By Andrew Drummond for the Sunday Mirror July 29 2001
THE newspaper adverts promised a lucrative wage packet and a lifestyle to match in one of the world’s most exotic cities.
Yet hundreds of Britons lured to join Bangkok sales teams have found themselves caught up in a pounds 100 million shares scam.
The ‘Boiler Room’ sting involves persuading unsuspecting investors to buy bogus shares in what police have branded a ‘near-perfect international crime’. Last week 36 Britons were among 86 people arrested by detectives in raids in Thailand. It was the culmination of a two-year worldwide investigation.#
And today the Sunday Mirror can reveal the inside story on the latest scam to rock the financial world.
We expose how:
-TRADERS are being recruited with the promise of becoming millionaires.
-THEY are rewarded for pulling off big deals with champagne and sex orgies with prostitutes.
-CLIENTS are conned into handing over hundreds of thousands of pounds for share portfolios that don’t exist.
British, American and Australian conmen are understood to be behind the racket. The young sales recruits are considered expendable and companies involved regularly change their names to keep one step ahead of the authorities.
In Britain the scam starts with adverts – originating from a pounds 200,000 house in Blackpool – placed in free newspapers in London, Manchester and Scotland, offering sales staff untold wealth.
‘Do you have the determination and drive to become a millionaire?’ says one advert for Foreign Currency International seeking 75 staff.But within hours of arriving in Bangkok and shifts in the frenzied ‘boiler rooms’ – slang for share-dealing offices – traders discover that they have no stock to sell.
Instead they are handed lists of companies and directors taken from business telephone directories and instructed to make ‘cold calls’.
Mechanical engineer James O’Connor, 38, flew out to Bangkok after attending an interview at the Piccadilly Hotel in Manchester.
‘I was interviewed by a guy from Blackpool called Tim Jones on Tuesday and was in Bangkok by Sunday. ‘We were met at the airport by a man called Jim and taken to the Amari Atrium hotel.
‘We were given pep talks by the company’s head of security followed by Tim Jones. They told us the Thai Prime Minister was part of the company as was the Chief of Police and a member of the Thai royal
‘We were each divided into selling commodities and currency and went to work on the Monday at 5am. We had a script to follow making amazing offers – in our case on New York Harbour Petroleum – and were told to tell customers that with a minimum investment of 3,000 US dollars they could make 18,000 dollars within a month.
‘But it was all rubbish – I knew it was. The following day we would have to tell them how successful they had been, that their purchases had gone up several points and they should put in more. Soon customers who were told they were mega-rich already were being asked to put in 50,000 dollars at a time. One day a guy called Mark, from Manchester, closed a deal and was immediately given the prize of a champagne dinner for two plus a massage and jacuzzi with two girls. There was a big song and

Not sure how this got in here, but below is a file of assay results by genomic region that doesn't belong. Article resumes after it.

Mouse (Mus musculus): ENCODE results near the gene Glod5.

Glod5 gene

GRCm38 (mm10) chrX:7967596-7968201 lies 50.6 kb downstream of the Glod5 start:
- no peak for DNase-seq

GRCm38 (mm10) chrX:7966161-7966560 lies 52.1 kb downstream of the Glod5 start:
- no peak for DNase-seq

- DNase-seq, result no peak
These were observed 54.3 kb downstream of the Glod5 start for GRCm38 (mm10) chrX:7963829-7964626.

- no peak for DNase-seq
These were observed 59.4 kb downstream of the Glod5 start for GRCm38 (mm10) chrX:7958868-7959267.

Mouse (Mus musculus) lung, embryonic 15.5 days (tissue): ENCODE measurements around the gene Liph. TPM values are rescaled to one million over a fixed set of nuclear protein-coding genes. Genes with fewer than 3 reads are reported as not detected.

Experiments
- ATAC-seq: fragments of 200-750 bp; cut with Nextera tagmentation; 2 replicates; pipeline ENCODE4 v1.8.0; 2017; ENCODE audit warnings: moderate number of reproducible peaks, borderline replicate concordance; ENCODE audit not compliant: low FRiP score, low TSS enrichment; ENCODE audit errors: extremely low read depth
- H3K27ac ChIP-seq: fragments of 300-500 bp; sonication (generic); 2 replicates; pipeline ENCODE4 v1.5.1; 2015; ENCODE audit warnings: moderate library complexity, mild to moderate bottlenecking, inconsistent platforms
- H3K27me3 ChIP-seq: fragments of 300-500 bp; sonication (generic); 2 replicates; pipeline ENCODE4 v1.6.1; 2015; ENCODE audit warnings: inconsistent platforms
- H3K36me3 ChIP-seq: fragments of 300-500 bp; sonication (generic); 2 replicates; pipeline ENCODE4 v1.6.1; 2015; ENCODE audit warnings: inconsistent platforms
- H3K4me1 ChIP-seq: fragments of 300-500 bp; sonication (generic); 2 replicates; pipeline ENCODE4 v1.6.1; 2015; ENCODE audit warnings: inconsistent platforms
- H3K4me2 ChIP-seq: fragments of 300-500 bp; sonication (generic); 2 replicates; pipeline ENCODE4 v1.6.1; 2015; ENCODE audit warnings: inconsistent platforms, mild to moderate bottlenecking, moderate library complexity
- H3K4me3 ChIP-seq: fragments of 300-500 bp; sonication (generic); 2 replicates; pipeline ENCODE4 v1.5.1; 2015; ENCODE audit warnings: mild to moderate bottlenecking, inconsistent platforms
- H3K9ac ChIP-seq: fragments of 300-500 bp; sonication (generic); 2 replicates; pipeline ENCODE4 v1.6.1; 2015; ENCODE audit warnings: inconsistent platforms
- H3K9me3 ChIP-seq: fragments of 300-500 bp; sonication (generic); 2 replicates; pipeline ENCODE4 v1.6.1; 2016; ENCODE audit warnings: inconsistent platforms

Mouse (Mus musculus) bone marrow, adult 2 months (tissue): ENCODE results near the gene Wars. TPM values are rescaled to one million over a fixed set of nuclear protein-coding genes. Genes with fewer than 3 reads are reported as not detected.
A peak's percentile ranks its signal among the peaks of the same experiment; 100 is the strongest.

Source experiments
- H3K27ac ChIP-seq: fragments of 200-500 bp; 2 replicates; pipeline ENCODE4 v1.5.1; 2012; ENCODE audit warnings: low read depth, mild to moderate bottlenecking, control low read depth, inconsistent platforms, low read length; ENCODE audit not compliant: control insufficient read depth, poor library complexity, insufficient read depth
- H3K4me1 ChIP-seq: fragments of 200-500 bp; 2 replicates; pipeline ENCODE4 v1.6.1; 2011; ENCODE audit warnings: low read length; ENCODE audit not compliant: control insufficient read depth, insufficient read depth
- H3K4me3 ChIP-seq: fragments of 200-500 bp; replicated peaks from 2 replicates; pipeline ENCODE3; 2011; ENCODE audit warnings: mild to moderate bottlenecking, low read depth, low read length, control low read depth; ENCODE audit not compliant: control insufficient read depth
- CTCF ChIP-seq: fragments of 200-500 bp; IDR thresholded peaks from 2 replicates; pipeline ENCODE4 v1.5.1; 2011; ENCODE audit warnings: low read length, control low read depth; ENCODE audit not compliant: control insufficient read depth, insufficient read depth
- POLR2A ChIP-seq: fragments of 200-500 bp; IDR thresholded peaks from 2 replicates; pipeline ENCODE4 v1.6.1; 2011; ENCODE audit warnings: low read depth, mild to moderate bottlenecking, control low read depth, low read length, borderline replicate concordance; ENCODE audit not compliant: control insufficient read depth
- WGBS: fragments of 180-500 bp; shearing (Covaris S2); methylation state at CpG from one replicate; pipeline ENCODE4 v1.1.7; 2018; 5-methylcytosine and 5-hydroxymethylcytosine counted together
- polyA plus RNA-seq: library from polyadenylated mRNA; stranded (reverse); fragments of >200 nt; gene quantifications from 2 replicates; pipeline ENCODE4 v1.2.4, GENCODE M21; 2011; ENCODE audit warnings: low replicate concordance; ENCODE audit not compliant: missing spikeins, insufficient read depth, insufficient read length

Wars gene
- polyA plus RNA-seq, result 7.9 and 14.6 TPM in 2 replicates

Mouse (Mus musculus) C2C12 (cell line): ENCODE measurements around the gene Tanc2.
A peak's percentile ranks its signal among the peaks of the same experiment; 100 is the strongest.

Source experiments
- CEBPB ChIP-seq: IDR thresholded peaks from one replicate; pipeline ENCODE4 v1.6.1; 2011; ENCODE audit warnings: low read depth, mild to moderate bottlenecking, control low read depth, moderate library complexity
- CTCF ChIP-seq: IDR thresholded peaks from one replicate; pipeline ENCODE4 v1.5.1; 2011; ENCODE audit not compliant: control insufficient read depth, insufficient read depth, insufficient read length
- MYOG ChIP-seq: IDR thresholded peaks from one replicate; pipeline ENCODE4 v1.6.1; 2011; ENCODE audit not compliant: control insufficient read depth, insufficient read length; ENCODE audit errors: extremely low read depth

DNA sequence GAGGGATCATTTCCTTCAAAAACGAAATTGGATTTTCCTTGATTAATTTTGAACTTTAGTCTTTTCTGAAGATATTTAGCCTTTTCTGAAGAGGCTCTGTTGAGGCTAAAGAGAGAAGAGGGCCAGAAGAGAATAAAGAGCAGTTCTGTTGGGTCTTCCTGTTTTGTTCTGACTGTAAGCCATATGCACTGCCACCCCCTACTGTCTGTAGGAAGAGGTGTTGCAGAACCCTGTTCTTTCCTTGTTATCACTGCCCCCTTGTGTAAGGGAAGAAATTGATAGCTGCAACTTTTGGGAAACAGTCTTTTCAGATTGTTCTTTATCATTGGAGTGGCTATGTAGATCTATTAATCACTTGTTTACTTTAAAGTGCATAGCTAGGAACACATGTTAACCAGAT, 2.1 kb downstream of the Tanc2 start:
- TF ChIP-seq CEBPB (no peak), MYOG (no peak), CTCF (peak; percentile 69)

dance about it. Ian and Tim were shouting
‘Today it’s Mark’s turn for a free f***. Go for it Mark!’
‘Mark just took the dinner. He had brought his 19-year-old girlfriend with him but other traders were getting drunk and laid nightly. Money was flying all over the place. If a deal was closed, out came a wad of dollars – 500 or 1,000 – and it was thrown down on the table in front ofthe trader and everybody had to clap.’
Traders were put up at the four-star Amari hotel, half a mile from the Oriflame Asoke Tower where they worked on the 14th floor.”
Mr O’Connor fled with former export manager George Higson, 47, from Nelson, Lancashire, who said: ‘I was disgusted and very scared.
“I have worked all over the world in genuine sales, but have seen nothing likethis. Everybody was ordered to scream and shout, giving the impression to callers that we were a highly-active fast-moving company. An American called Alex would come round shouting ‘Get them to the f***ing bank’ as though if another minute was lost the customer would lose out on a great investment.
“Back at the Amari the behaviour of my fellow Englishmen was disgusting. They were getting drunk and they all thought they were Nick Leeson (the British rogue trader who brought down Barings Bank). Some of
them were bringing girls back to their rooms.”
When the Sunday Mirror confronted Tim Jones he told us: ‘F*** off out of Thailand. You’re not welcome here.’
But he later apologised for swearing and said he did not know what was going on. Worst hit by the scam are investors in Australia.
‘We’re taking casualtiesat the rate of two to three a week. One man has lost 300,000 US dollars,’ said an Australian diplomat.The British Embassy in Bangkok has helped to rescue eight traders from Lancashire and Scotland who were brought out by FCI.
A British diplomat said: ‘We are looking into your allegations. We advise anybody who gets a call from a Briton in Thailand offering tempting share deals to replace the receiver.’